Search & Read
Self as a Felt Experience or as Intellectual Knowledge?
Peter: Dear Ramji! Our communication is so light that I am drowning in the light, so I want to meet you in person. The understanding (that I am the self) is quite clear to me. Because one is what one is, IT can’t be an experience. I think that knowing who I am is too easy. I think it cannot be so easy. It must be a felt experience. Somehow I am missing the full conviction that every thought and feeling unfolding in consciousness is just the mind. I somehow think they belong to me, the one who believes in thoughts and feelings. It feels to me that if the full conviction were there I would not indulge my thoughts anymore.
Ram: That’s right. So why isn’t the conviction there? Perhaps the problem is that the believer in the thoughts and feelings has not realized that the pursuit of certain experiences and/or the cultivation of certain thoughts and feelings will not bring lasting happiness. I would say that he needs to come to a point where it is completely clear that there is nothing anywhere, inwardly or outwardly, that can either add or subtract happiness from him. In Vedanta this is called viragya, dispassion, and is based on viveka, discrimination. Such a person has lived enough life to know that whatever experience brings is limited and will therefore not set one free. So this type of person stops chasing experience in any form – including the so-called spiritual experiences. Even if you have a powerful spiritual experience it always fades, leaving you feeling limited and incomplete once more.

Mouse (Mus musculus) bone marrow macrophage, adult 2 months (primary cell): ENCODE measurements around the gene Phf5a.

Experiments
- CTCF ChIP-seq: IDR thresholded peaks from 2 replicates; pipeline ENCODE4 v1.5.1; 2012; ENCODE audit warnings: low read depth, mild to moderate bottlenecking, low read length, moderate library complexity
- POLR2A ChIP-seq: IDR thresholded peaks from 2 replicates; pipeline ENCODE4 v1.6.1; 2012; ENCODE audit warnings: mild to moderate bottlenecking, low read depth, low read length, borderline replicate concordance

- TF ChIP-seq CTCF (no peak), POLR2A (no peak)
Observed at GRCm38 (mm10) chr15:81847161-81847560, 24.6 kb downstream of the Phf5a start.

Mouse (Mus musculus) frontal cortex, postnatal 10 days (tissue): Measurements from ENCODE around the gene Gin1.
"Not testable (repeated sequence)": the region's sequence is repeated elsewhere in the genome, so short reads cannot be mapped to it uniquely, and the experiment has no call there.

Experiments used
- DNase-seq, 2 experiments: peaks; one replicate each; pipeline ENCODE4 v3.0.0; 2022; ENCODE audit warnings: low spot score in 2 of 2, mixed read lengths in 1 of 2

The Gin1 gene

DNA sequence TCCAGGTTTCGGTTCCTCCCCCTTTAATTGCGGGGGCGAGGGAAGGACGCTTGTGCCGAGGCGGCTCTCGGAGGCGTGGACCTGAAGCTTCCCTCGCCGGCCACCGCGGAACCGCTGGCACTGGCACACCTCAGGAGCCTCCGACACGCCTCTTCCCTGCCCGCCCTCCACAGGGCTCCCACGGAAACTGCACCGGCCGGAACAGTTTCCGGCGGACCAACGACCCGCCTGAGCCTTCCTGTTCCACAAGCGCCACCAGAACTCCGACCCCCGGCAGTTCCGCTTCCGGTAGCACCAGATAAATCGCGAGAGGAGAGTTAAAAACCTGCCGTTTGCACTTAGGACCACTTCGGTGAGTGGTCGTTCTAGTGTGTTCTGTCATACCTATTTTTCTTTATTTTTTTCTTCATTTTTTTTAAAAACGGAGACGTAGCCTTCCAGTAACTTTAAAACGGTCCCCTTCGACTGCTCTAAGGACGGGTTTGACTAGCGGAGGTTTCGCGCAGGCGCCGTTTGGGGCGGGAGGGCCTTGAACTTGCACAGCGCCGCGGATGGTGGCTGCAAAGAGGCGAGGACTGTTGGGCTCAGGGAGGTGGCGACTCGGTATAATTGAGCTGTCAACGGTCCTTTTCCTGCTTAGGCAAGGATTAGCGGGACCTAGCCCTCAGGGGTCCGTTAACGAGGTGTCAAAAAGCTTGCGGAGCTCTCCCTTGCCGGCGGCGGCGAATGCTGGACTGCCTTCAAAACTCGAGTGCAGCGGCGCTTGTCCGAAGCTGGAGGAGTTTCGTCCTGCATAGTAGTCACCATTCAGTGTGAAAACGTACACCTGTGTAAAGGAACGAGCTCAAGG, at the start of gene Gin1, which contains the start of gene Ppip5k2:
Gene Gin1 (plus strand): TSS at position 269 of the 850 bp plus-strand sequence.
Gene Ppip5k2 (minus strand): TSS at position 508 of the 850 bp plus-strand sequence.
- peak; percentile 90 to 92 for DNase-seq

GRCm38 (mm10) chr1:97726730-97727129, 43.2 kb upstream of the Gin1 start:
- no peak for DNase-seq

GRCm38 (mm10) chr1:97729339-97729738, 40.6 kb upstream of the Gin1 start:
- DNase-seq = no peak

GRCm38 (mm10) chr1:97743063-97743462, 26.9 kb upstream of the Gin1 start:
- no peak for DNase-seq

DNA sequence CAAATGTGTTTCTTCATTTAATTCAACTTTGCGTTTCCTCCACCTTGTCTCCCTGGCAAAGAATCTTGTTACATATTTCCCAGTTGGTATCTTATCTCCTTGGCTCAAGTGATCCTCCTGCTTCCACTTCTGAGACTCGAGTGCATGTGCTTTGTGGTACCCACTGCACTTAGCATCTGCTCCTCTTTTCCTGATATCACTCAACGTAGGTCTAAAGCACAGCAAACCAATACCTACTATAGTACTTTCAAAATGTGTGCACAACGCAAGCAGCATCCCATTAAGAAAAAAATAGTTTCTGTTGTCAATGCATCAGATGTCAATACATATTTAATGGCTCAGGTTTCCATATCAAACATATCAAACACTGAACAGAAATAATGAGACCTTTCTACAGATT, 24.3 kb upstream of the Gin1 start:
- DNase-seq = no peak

In Vivekachoodamani and elsewhere Shankara says that viragya is one of the most important qualifications of enlightenment. It means you do not care one way or the other what experience brings. You are happy when you feel good and you are happy when you feel bad. It does not matter what you feel, because feelings always change on their own. You are not in control of them.
To accept the impersonality of the mind is a great blessing because it sets you free and allows you to change your relationship to the mind, not the mind itself. When you have shifted from someone who is dissatisfied with the mind and who wants to change it to a wholehearted acceptance of the mind as it is, you feel confident to deal with the experiences it generates and your reactions to them. It is no longer an enemy. You don’t move toward anything nor do you run away from anything.
I think the absence of this feeling of confidence is what you mean when you suggest that the full conviction is not there. If this is so, then on the other side of the mind there is a belief that something might happen in this world that would make you supremely happy or set you free. So you keep hoping, paying attention to what’s happening in your life, looking for the magic to appear.